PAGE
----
9. A joint assembly of claim 7 wherein the first ends of the first subunit and the second subunit, the first end and the second end of the connecting body, and the first end and the second end of the intermediary body are all each shaped and spaced to permit limited rotational movement of the first subunit about the axis X--X, to permit limited rotational movement of the connecting body about the axis Y--Y, and to permit limited rotational movement of the second subunit about the axis Z--Z.

10. A joint assembly of claim 7 wherein the biasing means further comprises at least one bore extending into the first member of the connecting body; a spring partially extending out from the at least one bore; and an outer sleeve partially encompassing the at least one bore in the first member of the connecting body and the spring.

Description:

BACKGROUND OF THE INVENTION

1. Field of the Invention

The present invention relates to a joint assemblies for use in drive trains and, more particularly, to drive trains within downhole rotational tools.

2. Description of Related Art

Subterranean fluids, such as oil, gas and water, are often pumped or "lifted" from wellbores by the operation of downhole pumps, such as by electric submergible pumping systems (ESP's). ESP's typically use an elongated electric motor installed within the wellbore to rotate a multistaged centrifugal pump. While centrifugal pumps are widely used for the recovery of subterranean fluids, such centrifugal pumps have difficulty in lifting viscous fluids, such as from Southern Calif., and fluids with relatively high concentrations of sand and other abrasive materials, such as from the tar sands area of Alberta, Canada. Thus, there is a need for a downhole pump that can lift such fluids.

Canadian Patent 924,181 discloses a solution to the problem using an ESP to recover viscous fluids and fluids with relatively high concentrations of sand with an ESP, and the solution consists of connecting a Moineau pump or a progressive cavity pump (PCP) though a gear reduction system to an ESP's electric motor. Progressive cavity pumps have been proven efficient in recovering relatively viscous fluids and fluids with relatively high concentrations of sand. Examples of progressive cavity pumps are disclosed in U.S. Pat. No. 3,627,453; 4,080,115; and 5,048,622. One major hindrance to the successful operation of such a pumping system has been that the progressive cavity pump inherently causes oscillations and gyrations that propagate through the pumping system's drive train. These oscillations and gyrations are hereinafter referred to as "non-coaxial" forces, and have been found to be of sufficient magnitude to damage the bearings in the ESP's electric motor and thus cause the ESP to prematurely fail. The failed ESP must then be removed from the wellbore, which causes the operator to suffer loss of production, loss of revenue and additional repair costs.

The non-coaxial forces are caused by the rotor in the progressive cavity pump being in the shape of a helix contained within a cavity or a flexible lining within a housing, referred to as the stator. The rotor rolls with respect to the stator so that the rotor and stator form a series of sealed cavities which are approximately 180 degrees apart. As one cavity increases in volume, its counterpart cavity decreases in volume, at exactly the same rate. The driving motion of the rotor is quite complex in that it is simultaneously rotating and moving transversely with respect to the stationary stator's liner. The rotation of the true center of the rotor traces a circle progressing the opposite direction to the rotation of the rotor, but with the same speed. Thus, the rotor driving motion is simultaneously a rotation, an oscillation, and a reverse orbit. It is a combination of these motions acting at the point of interconnection of the rotor to the electric motor that cause the undesired non-coaxial forces to be destructively transmitted to the bearings in the ESP's electric motor.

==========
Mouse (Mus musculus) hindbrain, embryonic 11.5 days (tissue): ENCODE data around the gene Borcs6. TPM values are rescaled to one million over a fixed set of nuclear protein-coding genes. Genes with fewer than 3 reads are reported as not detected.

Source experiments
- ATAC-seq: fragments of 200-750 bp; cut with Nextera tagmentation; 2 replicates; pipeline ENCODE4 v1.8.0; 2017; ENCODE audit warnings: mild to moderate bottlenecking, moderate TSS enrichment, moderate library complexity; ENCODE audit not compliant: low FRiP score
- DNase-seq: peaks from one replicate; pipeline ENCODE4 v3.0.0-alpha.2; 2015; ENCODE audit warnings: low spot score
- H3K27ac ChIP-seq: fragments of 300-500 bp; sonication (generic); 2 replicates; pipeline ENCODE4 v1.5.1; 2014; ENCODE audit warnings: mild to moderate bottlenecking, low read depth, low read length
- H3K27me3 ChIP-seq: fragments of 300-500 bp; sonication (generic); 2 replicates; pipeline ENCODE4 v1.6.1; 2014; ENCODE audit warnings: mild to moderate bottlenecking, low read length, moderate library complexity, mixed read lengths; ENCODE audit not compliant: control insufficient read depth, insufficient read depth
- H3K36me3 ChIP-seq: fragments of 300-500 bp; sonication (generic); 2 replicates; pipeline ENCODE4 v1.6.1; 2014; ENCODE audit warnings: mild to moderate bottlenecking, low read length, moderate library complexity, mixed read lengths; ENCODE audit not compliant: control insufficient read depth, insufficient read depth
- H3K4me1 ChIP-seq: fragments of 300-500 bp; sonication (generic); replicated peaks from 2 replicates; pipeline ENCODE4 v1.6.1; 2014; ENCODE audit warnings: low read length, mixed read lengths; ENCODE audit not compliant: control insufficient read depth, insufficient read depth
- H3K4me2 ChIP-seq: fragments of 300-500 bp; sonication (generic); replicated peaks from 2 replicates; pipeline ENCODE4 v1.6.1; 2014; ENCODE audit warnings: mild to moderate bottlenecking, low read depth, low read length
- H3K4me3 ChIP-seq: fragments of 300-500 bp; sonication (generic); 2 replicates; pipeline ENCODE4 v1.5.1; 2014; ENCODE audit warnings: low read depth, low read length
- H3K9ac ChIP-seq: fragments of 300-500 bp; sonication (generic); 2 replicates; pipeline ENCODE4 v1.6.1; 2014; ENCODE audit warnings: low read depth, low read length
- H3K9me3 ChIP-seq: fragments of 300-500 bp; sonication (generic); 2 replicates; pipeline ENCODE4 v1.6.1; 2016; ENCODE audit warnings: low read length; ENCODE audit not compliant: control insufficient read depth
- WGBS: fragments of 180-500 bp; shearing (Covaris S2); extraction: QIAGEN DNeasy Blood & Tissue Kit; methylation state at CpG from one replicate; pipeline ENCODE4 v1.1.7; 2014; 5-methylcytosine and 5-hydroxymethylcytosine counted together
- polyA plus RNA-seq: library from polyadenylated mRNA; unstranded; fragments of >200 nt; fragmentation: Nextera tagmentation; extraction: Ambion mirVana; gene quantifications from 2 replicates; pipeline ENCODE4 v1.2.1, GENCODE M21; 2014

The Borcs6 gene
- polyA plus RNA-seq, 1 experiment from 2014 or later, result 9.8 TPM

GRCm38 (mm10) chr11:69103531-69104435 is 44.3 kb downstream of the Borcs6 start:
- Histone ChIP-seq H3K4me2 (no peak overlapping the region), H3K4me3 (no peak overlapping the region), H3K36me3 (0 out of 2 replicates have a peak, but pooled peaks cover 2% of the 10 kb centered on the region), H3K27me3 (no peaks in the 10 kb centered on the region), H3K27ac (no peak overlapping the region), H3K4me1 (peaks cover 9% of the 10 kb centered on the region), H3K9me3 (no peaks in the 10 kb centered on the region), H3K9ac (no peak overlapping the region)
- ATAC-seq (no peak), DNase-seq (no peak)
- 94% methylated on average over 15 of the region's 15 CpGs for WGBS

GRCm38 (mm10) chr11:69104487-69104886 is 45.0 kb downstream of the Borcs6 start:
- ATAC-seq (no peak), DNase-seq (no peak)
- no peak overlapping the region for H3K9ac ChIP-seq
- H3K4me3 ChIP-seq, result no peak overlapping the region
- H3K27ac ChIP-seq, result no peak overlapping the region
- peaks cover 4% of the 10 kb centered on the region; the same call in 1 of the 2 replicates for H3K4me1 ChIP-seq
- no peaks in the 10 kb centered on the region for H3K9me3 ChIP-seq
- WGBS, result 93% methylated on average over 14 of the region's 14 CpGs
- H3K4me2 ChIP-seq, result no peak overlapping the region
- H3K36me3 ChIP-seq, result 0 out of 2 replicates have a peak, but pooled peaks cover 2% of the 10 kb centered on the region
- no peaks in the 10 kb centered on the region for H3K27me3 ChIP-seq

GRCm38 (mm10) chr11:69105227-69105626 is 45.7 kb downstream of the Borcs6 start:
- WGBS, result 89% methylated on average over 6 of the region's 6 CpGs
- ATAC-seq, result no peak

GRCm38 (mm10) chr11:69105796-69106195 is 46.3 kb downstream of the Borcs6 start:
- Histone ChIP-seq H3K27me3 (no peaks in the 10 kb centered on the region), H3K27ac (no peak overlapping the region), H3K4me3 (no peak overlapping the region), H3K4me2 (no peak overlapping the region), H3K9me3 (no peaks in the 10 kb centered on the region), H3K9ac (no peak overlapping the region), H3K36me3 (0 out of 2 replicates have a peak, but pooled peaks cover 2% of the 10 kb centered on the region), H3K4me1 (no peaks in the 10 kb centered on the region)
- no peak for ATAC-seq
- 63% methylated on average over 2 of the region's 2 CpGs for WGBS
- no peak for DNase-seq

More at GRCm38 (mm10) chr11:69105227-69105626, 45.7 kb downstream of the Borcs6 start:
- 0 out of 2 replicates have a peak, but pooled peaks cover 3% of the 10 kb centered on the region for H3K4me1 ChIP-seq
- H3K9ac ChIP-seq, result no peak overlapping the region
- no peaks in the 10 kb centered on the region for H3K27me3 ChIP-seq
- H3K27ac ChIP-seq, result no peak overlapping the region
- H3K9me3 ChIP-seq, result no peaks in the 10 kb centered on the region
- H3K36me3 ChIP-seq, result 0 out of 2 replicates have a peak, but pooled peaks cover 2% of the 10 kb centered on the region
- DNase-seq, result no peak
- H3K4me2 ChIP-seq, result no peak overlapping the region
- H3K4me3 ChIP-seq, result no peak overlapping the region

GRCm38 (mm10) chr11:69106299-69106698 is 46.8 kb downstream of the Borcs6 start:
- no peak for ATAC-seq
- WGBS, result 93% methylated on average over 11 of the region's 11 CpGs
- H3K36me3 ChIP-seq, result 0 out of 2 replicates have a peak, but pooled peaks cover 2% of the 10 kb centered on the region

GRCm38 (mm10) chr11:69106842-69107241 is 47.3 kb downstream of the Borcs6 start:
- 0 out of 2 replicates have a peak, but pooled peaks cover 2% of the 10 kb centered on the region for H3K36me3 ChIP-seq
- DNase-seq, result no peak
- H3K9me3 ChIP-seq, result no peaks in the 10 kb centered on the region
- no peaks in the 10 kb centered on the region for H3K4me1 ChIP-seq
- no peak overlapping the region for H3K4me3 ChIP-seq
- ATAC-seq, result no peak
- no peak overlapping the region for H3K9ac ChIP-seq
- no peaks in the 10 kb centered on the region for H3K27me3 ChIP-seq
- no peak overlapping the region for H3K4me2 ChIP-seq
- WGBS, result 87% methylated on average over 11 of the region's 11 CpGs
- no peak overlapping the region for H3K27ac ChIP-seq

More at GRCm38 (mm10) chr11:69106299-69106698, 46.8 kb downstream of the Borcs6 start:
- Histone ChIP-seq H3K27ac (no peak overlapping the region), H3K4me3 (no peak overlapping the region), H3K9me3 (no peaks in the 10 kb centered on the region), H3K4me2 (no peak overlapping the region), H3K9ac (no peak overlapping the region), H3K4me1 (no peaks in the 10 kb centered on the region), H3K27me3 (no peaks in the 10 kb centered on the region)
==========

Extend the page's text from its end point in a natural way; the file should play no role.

U.S. Pat. No. 5,408,622 discloses a dual universal joint mechanism for interconnecting a progressive cavity motor with a drill bit. The dual universal joint mechanism disclosed in U.S. Pat. No. '622 tries to solve the same problem of non-coaxial forces as above described by permitting limited non-parallel axial deflection or "buckling" of the drive train in response to such forces about two conventional dual-yoked universal joints. However, it has been found that this "buckling" causes the overall length of the assembly to be reduced thereby requiring an additional slip joint connector. Further, once the universal joint has been deflected or "buckled out of parallel axial alignment", and compression forces are added, there is no way for the universal joint to un-buckle and be realigned so that it can move in response to noncoaxial forces.

There is a need for a joint assembly for use in the drive train of a downhole tool that can efficiently and reliably reduce or eliminate such non-coaxial forces so that a progressive cavity pump can be successfully connected to and used with an ESP's electric motor.

SUMMARY OF THE INVENTION

The present invention has been contemplated to overcome the foregoing deficiencies and meet the above described needs. Specifically, the present invention is a joint assembly for interconnection into a drive train of a downhole rotary tool, such as an ESP. The joint assembly permits limited transverse component displacement along at least two axes to reduce or eliminate non-coaxial forces that heretofore have damaged the bearings in the ESP's electric motor. The joint assembly comprises a first subunit and a second subunit, which each subunit having a transverse opening extending across a first end thereof. A connecting body has a first member extending from a first end thereof and a second member extending from an opposite second end thereof. The first member is received into the transverse opening in the first subunit to permit limited displacement or "sliding" along a first axis parallel to such opening. The second member is received into the transverse opening in the second unit to permit limited displacement along a second axis parallel to such opening.

The joint assembly of the present invention does not permit sufficient rotational movement about the first and second axis to permit the undesired "buckling" of the prior systems with the resultant, and the non-coaxial forces are translated to non-destructive sliding motions that are not propagated to the bearings of the ESP's electric motor.